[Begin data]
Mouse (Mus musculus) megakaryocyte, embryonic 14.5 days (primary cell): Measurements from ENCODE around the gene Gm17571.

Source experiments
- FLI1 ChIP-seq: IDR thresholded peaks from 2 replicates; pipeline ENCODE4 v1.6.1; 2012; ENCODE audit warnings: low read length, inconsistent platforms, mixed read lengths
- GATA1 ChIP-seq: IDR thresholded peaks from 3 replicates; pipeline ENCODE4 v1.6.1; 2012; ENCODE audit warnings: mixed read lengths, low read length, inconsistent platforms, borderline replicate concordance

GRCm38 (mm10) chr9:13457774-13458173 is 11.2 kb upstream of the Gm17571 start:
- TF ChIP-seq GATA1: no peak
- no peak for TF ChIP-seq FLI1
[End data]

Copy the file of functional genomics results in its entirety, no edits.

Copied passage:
Mouse (Mus musculus) megakaryocyte, embryonic 14.5 days (primary cell): Measurements from ENCODE around the gene Gm17571.

Source experiments
- FLI1 ChIP-seq: IDR thresholded peaks from 2 replicates; pipeline ENCODE4 v1.6.1; 2012; ENCODE audit warnings: low read length, inconsistent platforms, mixed read lengths
- GATA1 ChIP-seq: IDR thresholded peaks from 3 replicates; pipeline ENCODE4 v1.6.1; 2012; ENCODE audit warnings: mixed read lengths, low read length, inconsistent platforms, borderline replicate concordance

GRCm38 (mm10) chr9:13457774-13458173 is 11.2 kb upstream of the Gm17571 start:
- TF ChIP-seq GATA1: no peak
- no peak for TF ChIP-seq FLI1